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With the ability to move faster comes the need to stop better.  This is where improvements to the brake system comes in.  The stock brake setup, although very good for the daily driver, is not good enough for repeated hard braking, as is the case in racing.  I already experience brake fade during my regular bouts of aggressive STREET racing.  Therefore, I consider brake mods a necessity.  The following are AE102 brake upgrades I know of so far:

TRD carries two types of carbon metallic brake pads for the AE102, the HP pads (part # 00602-04491-019) and the HP-Z pads (part # 00602-04491-020), the latter being the pricier better performer.  From the 1998 catalog, the HP pads cost $55.95, and the HP-Z pads cost $95.95 for a complete front set (does not come with shims).  According to TRD, both are streetable (i.e., do not require heating up).  These pads are actually manufactured by Performance Friction.  TRD does not carry shoes for the rear.  Here's a pic of the TRD HP-Z pads (could've shot a better pic...darn).  They weigh approximately 3 lbs.

TRD HP-Z pads

Repco/PBR manufactures Metal Master brand brake pads for the AE102.  A number of people I've spoken to recommend the Repco pads over the TRD pads.   Toysport sells a front set for $75.  Repco does not manufacture shoes for the rear.

Braided stainless steel brake lines are also available.  Unlike the stock lines, braided stainless steel lines expand less when subjected to the high line pressures that occur during hard braking.  Less line expansion allows fluid pressure at the caliper to rise faster and quickly apply braking force to the pad.   Stainless steel lines should be readily available.  Toysport carries a set for $125.

Rotor upgrades are available from the following vendors (as of 1999):

Toysport carries cross-drilled rotors made by SMC for $225 a pair.  These rotors are also hardened.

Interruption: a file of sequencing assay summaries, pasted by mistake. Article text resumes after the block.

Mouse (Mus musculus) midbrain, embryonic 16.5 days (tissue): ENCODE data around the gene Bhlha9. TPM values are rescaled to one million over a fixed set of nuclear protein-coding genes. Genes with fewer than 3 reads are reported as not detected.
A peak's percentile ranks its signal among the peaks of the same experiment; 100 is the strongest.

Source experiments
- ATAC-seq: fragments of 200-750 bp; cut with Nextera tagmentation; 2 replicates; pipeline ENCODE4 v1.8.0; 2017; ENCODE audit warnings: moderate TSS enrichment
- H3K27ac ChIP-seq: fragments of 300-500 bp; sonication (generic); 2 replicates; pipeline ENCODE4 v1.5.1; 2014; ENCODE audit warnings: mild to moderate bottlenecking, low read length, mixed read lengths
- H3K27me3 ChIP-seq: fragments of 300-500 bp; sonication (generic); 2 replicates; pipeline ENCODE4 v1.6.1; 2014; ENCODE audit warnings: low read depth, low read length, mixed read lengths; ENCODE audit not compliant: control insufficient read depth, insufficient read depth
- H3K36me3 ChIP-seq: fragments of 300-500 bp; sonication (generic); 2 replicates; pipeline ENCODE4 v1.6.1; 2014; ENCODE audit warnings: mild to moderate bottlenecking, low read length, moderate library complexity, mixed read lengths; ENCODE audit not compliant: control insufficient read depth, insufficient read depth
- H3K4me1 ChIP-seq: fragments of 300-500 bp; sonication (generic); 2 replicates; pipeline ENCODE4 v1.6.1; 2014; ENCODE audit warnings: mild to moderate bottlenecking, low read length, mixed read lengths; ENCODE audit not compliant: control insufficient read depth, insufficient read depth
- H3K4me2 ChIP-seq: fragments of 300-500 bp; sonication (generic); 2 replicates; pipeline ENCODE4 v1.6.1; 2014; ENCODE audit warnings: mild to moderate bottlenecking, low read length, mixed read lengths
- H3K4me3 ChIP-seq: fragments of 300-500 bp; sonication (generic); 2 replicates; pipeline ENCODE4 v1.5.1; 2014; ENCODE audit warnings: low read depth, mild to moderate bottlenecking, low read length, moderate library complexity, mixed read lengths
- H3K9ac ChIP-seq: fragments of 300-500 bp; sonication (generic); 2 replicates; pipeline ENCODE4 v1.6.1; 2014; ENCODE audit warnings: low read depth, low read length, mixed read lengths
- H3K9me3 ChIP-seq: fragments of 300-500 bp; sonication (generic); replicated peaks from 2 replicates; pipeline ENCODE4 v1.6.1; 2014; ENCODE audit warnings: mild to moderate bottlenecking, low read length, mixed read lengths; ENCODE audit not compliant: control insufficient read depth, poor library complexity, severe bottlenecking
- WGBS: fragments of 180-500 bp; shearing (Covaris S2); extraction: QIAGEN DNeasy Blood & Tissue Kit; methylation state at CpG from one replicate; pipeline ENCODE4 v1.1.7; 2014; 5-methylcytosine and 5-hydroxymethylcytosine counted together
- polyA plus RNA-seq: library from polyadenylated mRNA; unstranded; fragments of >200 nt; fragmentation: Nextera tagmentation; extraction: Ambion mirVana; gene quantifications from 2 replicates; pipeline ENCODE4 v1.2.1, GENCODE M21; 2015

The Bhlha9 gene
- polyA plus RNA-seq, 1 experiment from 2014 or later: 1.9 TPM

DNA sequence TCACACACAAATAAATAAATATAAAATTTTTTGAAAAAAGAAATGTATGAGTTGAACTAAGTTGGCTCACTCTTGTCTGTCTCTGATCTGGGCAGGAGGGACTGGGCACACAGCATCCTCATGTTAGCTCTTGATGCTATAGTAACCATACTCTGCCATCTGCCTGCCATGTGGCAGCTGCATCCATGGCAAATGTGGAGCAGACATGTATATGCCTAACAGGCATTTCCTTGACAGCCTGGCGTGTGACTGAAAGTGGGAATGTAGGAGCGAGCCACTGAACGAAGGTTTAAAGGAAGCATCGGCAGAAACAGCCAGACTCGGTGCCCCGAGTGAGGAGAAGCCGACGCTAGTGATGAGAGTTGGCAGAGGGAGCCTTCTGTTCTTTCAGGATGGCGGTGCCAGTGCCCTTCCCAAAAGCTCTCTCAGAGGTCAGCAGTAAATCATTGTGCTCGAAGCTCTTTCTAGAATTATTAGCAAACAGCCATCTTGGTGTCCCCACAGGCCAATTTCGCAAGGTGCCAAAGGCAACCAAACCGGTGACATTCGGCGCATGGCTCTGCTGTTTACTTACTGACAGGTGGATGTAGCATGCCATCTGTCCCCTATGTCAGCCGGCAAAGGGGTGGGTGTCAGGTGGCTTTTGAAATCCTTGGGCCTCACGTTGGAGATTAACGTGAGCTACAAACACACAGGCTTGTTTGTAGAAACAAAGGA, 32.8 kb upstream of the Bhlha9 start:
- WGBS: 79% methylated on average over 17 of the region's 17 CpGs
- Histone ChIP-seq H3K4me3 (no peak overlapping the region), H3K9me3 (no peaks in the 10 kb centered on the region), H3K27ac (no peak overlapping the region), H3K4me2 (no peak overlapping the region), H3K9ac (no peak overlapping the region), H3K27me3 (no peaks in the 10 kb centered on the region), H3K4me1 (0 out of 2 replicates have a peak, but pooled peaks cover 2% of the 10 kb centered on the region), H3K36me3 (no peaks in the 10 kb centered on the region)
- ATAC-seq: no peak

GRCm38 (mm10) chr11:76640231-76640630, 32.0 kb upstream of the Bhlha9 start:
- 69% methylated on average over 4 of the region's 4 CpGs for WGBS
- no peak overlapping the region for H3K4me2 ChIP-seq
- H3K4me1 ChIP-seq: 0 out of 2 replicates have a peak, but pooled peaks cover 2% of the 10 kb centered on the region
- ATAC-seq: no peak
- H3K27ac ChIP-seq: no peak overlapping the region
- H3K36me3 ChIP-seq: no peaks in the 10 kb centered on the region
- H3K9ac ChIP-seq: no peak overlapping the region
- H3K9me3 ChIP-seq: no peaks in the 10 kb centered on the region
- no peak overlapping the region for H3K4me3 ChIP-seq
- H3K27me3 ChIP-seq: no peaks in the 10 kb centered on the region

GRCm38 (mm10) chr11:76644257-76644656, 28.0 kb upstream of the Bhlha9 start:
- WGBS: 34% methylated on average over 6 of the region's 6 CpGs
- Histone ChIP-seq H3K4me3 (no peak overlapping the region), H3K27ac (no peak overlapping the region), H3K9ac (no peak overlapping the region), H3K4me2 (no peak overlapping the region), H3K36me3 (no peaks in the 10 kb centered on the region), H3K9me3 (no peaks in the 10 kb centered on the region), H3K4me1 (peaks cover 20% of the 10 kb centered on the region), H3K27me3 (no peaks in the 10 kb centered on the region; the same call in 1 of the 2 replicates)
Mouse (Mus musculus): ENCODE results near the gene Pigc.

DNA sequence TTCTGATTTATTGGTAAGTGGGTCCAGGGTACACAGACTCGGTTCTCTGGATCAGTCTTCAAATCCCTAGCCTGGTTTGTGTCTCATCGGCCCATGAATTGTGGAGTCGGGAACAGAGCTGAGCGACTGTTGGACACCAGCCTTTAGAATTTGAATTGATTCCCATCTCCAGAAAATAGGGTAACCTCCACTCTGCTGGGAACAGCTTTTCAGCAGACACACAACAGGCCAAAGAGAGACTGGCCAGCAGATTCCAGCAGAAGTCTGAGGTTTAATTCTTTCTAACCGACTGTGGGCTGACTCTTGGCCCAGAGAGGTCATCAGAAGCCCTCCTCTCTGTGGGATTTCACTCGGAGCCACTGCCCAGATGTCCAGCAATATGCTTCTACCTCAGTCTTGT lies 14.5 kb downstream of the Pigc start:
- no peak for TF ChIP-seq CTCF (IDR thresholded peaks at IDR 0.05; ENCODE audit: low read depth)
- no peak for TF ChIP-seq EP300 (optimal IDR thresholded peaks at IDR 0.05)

Best Price (1-888-782-3788) carries Brembo rotors for $75 each ($150 pair) with the choice of cross-drilled or gas-slotted.

KVR Performance (1-800-636-0854), based in Canada, also carries Brembo rotors for $87 each with the choice of cross-drilled or gas-slotted (weighs approximately 12 lbs, about the same as stock).  The actual machining is done in-house by KVR.  They also offer optional cadmium plating in black, silver, or gold for an extra $15 each.  They carry slotted drums for the rear for $123 each and semi-metallic shoes for $28.49 a set (weighs approximately 2 lbs).  KVR stands out from those above by providing custom applications.  A custom KVR Big Brake Kit is available for $2600 (ouch!).  It consists of 4-piston calipers, the choice of 12.4" or 13" rotors (requires 16" or 17" wheels, respectively), braided stainless steel lines, and all necessary components.  They can probably get parts to match your custom specifications as well.  My recommendation goes to KVR Performance.

For my car, I chose to go with gas-slotted rotors from KVR Performance.  The consensus on the Toyota Mods mailing list is that gas-slotted is the preferred option primarily since cross-drilled rotors are more likely to develop cracks.  The main purpose of either design is to combat brake fade by 1) reducing brake temperatures and 2) channeling away the gases generated during braking.  Slots also "clean" the brake pads each time they pass with their scraping action.  I actually ended up getting KVR's cross-drilled rotors due to an order error, and since I really needed brakes at the time, I didn't send them back.  I also got the rotors cadmium plated in gold, primarily for looks (pics for this site! =) but secondarily as a rust inhibitor.  I finished the front brakes with TRD's HP-Z pads.  For the rear, I just installed euro rotor's semi-metallic shoes from KVR.  I'm currently looking into the possibility of converting the rear drums to discs by swapping in the rear discs (and necessary components) from an AE92 Corolla GTS.  I'll write more on the process as I obtain more information (haven't really looked into the details yet).  For now, the rear should be fine.  As a side note, it's a BITCH working on drum brakes!  I'm going to do the drum-to-disc conversion just so I don't have to work on drums again!  =)  So how does this new brake setup look and feel?  Well, it looks great, as you can see for yourself. =)  It feels even better.  Actually, you won't notice much difference under ordinary braking conditions, as is expected, except that it's a bit louder than stock, especially in the beginning.  The pads also tend to squeal when cold.  Under hard braking, however, I definitely noticed an improvement.  Braking in the wet has improved as well since the holes in the rotor help to channel water away from the rotor surface.


Before


After

KVR Rotor
Fresh out o' the box.


euro rotor shoes

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